Drive a little further and one finds oneself in the Hemel en Aarde Valley. Living up to its name, this sprawling biosphere is home to some of the most celebrated wine estates in South Africa. I had had the good fortune to be invited to lunch at Creation Wines and was eager to sample their celebrated cultivars. Joining the estate’s owners Carolyn and Jean-Claude Martin, I was taken through a sensory tasting and food pairing with each varietal. Recently known to me, the Hemel en Aarde Valley is renowned for their Pinot Noir and Creation’s offering is no exception. Sipping on their 2018 Reserve Pinot Noir as it was served alongside my personal favourite dish – sustainably caught hake with beetroot, beurre rouge, radish, purple laver and a herbed oil – one could taste the subtle earthiness and understated spice. This comes courtesy of the estate’s 450 million year-old Bokkeveld shale terroir in which the Pinot Noir is cultivated. And just like precious metal emerging from the earth, each sip needs to be appreciated.
My appreciation continued into the evening as I was the guest of The Marine Hotel in Hermanus for their special gourmet dinner paired with Creation Wines. My first time experiencing this unparalleled accommodation, The Marine is the epitome of luxury living. Settled on the clifftops overlooking Walker Bay, guests dined in the hotel’s arched dining room. While winter’s early dusk meant that I wasn’t able to admire the view, I was treated to four courses of locally-sourced cuisine expertly prepared by Chef Tronette Dippenaar and beautifully paired with Creation wines. I had fallen in love with Creation’s 2018 Reserve Chardonnay at the tasting earlier and so I particularly enjoyed the wine’s buttery richness and underlying minerality when paired with Chef Tronette’s Bouillabaisse with basil caviar, samphire and charred cauliflower.
Feeling as though I’d somewhat neglected Stanford (one really requires more than two nights to explore) I was particularly pleased when Penny of The Stanford Hotel managed to book us a table at Havercroft’s Restaurant for Sunday lunch. Having previously met chef-patron Brydon at the Saturday market, I was keen to enjoy a lengthy lunch in the winter sunshine. Located just outside the village, Havercroft’s shares the land with a vet and boarding kennel. Sheep, dogs and the occasional turkey wander over so take care when coming up the dirt driveway. Greeted at the cheerfully painted red front door by Innes – the self-confessed “rude wife” to Brydon’s “good-looking cook” – we were led through the charming farmhouse eatery to a sun-splashed verandah overlooking neighbouring farmland. Simple wooden chairs and tables are set with wine glasses and pleasingly rustic ceramics and fragrantly herby bread arrives with farm butter. What with the winter vines clinging to the pergola overhead and small succulent plants dotted amongst the diners, it’s not impossible to imagine Havercroft’s as a sort of Mediterranean taverna straight out of Shirley Valentine.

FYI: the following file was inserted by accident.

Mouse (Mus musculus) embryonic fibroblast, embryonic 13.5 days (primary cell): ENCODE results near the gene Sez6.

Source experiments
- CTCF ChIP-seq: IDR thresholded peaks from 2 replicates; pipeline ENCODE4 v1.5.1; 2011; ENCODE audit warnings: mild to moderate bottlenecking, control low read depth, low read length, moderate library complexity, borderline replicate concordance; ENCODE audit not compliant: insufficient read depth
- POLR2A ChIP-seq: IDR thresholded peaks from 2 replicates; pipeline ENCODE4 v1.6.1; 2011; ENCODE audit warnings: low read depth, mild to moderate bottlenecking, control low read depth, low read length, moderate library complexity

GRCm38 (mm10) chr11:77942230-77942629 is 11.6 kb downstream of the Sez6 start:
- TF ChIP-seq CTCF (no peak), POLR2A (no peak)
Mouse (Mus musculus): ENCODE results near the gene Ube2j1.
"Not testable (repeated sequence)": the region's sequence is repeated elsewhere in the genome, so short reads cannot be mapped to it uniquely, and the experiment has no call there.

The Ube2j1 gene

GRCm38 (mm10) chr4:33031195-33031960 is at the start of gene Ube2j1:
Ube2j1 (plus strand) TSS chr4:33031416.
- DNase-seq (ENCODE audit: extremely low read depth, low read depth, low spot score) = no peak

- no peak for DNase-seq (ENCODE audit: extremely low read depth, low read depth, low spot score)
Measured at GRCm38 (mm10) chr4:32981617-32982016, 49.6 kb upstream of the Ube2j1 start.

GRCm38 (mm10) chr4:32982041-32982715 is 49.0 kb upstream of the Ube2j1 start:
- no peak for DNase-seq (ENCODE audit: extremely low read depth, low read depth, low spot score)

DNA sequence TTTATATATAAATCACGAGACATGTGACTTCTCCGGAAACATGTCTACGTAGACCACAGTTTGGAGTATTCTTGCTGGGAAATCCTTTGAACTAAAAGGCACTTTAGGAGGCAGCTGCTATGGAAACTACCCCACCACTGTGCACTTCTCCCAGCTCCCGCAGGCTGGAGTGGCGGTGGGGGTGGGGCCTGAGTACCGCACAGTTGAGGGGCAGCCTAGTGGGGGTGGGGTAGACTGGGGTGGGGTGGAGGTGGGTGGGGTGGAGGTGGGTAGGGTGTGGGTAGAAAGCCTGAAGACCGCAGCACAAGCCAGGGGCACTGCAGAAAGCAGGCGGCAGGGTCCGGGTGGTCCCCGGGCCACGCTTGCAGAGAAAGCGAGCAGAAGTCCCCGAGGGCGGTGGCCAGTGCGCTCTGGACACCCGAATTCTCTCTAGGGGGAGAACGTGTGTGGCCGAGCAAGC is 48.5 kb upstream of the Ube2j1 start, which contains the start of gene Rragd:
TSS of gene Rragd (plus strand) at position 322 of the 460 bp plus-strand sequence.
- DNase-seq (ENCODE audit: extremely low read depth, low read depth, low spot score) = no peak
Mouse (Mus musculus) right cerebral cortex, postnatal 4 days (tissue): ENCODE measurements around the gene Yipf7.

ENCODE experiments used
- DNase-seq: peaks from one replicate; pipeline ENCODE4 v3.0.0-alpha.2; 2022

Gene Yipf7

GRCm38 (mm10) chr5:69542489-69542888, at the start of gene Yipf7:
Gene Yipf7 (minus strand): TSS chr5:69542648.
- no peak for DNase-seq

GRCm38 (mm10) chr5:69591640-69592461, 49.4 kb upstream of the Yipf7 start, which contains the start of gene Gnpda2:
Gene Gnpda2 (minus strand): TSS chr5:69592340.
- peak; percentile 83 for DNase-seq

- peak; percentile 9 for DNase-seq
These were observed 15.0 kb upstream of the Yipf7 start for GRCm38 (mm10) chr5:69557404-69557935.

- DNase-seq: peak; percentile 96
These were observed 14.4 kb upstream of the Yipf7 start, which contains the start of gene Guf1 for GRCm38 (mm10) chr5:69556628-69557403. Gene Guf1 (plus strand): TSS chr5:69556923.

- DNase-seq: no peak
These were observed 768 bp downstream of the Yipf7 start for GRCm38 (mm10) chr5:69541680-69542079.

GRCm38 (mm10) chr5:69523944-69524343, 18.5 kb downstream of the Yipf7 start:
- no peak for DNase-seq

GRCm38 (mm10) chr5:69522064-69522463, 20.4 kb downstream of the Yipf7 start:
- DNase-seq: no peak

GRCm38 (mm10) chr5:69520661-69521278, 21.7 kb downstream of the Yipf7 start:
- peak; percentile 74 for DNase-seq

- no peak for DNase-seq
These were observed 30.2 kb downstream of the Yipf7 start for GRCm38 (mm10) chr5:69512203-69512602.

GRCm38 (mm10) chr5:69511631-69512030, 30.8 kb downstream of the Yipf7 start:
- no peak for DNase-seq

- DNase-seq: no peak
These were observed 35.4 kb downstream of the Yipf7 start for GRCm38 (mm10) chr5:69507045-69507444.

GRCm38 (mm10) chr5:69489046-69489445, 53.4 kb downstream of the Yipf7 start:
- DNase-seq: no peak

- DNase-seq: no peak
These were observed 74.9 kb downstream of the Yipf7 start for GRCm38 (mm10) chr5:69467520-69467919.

But the food served here is far from homely. Changed to suit the seasons as well as local demand, the menu features a choice of two starters, three mains and three desserts. A wine list comprised of local estates gives diners an overview of the cultivars produced in the area – I opted for a glass of Lomond Sauvignon Blanc. For starters, we shared a perfectly puffy Gruyere soufflé and Brydon’s famed devilled lamb’s liver – the latter bathed in an almost indecently rich sauce of butter, cream, garlic and fiendishly delicious chilli. Few dining experiences see me casting a glance around at my fellow patrons and wondering if they’d mind if I licked the plate – this was one one of them! Mains consisted of Chicken Ballotine – tender breast deboned and stuffed with minced thigh meat, prunes, toasted almonds, herbs and lemon and served in a Dijon gravy with crispy fried duchess potatoes and steamed greens. Exquisite down to the last bite, each mouthful yielded first sighs of contentment and then of sadness once the plate was clean. Dessert was a retro sundae dish filled with the creamiest coffee ice cream and topped with the same caramel brittle Brydon used over his market carrot cake. What with our jeans feeling far tighter than when we walked in, there was nothing left but to bask in midwinter sunshine, sipping on excellent wine and chatting to Innes about the couple’s plans for the future. Havercroft’s is currently on the market as they plan to branch into private dining and catering to give themselves a well-deserved break after 12 years in the industry. And after experiencing indisputably the most delectable meal I’ve had in ages, I can’t praise Havercroft’s highly enough. Best you book a table of your own there sharpish!